* A ban on all sales of drug paraphernalia.

The council also unanimously overrode Barry's veto of a bill expanding council oversight of the city's urban renewal agency, but amended the measure to satisfy his main objection.

The council gave tentative approval--with final votes scheduled in two weeks--to measures that would revise the city's alcoholic beverage control laws, regulate enclosed sidewalk cafes, reorganize and expand the criminal code dealing with theft and white-collar crimes, and authorize the Board of Education to lease empty school space and retain the money for school needs.

The council's action on no-fault was hailed by Council Chairman Arrington Dixon, who said, "It is a success for both the consumers and the government."

Although personal injury claims are covered by the bill, property damage disputes would still be settled by determining who is at fault.

The bill also requires owners of the city's 250,000 vehicles to carry regular liability insurance for all claims that arise from accidents in states without no-fault laws, such as Virginia.

"A vote for no-fault is a vote against consumers," said Wilhelmina J. Rolark (D-Ward 8), who argued that the bill "takes away their almost holy right to go into court."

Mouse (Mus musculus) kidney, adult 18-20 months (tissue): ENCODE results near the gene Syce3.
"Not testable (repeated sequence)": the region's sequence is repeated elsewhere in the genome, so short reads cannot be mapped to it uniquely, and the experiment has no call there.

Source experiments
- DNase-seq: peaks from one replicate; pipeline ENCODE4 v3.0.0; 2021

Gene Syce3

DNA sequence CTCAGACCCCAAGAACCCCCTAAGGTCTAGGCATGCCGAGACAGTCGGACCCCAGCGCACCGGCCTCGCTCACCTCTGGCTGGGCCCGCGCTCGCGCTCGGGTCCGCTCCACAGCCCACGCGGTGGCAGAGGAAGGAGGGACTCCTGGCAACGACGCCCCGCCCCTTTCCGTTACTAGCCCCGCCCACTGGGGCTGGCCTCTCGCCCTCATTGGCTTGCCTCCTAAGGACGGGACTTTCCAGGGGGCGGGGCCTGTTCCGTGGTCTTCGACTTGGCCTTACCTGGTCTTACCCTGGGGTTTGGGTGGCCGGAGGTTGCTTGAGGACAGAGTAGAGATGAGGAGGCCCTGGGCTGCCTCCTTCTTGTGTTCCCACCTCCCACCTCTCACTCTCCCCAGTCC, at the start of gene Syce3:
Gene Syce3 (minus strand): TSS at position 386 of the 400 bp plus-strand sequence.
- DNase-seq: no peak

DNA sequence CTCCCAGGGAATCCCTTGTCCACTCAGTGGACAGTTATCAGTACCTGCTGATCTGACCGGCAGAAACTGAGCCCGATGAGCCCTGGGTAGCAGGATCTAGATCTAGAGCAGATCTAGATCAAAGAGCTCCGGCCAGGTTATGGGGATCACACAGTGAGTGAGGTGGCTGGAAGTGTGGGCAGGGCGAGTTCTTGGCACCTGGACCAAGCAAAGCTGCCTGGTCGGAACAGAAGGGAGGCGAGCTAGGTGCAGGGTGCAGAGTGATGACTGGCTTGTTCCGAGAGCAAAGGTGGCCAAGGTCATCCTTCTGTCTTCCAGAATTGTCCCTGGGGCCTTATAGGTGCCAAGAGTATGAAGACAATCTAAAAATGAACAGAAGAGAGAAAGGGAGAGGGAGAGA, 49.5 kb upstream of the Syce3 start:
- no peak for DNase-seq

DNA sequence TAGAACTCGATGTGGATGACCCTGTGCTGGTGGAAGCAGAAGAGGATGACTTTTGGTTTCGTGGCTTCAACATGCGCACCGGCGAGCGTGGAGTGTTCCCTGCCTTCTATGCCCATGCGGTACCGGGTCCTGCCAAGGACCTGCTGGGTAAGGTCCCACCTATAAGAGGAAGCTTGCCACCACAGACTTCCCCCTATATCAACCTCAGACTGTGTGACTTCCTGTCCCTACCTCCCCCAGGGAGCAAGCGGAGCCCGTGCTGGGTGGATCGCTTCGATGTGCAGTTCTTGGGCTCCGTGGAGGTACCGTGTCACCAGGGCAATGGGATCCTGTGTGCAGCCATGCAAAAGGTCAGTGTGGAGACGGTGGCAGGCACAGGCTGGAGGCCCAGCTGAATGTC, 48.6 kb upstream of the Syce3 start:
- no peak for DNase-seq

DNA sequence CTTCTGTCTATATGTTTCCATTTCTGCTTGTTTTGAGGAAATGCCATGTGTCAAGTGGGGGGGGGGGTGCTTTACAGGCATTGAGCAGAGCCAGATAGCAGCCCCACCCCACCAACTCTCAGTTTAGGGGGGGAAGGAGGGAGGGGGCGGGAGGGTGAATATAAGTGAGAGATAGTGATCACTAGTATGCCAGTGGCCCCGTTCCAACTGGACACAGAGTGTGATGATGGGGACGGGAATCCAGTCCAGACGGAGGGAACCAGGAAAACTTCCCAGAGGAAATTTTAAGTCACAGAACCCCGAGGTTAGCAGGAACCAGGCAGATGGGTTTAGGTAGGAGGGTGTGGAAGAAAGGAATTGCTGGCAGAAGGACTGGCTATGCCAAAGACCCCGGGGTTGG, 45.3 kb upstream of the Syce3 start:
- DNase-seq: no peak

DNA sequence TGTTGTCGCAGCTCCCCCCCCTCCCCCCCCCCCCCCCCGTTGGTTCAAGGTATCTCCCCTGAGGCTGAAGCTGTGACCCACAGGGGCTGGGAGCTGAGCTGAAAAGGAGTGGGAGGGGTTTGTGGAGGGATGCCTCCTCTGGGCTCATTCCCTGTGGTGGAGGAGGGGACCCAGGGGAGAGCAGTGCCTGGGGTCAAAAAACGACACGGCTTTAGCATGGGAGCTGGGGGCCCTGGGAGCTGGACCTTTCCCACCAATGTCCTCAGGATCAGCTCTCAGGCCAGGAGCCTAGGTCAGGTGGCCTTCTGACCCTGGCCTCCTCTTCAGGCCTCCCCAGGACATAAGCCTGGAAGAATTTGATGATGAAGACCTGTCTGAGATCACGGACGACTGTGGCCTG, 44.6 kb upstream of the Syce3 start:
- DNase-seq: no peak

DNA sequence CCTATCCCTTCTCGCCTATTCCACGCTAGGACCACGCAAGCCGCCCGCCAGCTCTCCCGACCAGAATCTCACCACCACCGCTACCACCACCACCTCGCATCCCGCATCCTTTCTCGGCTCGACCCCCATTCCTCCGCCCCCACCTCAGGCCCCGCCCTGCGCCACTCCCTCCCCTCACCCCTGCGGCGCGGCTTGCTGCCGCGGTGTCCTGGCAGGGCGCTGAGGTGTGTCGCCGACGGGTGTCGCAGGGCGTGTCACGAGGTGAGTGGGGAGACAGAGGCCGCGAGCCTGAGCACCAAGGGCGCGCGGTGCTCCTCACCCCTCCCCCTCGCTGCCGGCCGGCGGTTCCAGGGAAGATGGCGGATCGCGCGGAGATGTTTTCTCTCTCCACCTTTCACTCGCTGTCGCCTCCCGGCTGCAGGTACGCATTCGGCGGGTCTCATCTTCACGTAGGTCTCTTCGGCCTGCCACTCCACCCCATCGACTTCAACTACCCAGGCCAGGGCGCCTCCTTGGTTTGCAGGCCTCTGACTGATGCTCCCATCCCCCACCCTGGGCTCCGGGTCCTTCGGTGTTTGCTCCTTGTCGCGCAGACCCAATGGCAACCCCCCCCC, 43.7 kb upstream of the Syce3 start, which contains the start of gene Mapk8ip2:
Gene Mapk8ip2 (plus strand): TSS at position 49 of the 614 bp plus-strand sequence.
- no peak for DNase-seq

Rolark contended that the bill would not, as supporters have argued, mean faster payment of insurance claims for personal injuries, and asked, "What manner of monster are we constructing here?"

"It's one of the best auto insurance bills in the nation," countered Michael Richards, a lobbyist for HALT, a consumer group that helped lead the fight for no-fault.

"It's got problems, but they can be worked out," said Grover Czech, head of the American Insurance Association, a trade association involved in the fight.

Opponents of no-fault insurance contend that it has failed to work in states that have adopted it; that it inflates the profits of insurance companies, and that it puts consumers at a disadvantage in disputes with their insurance company over coverage.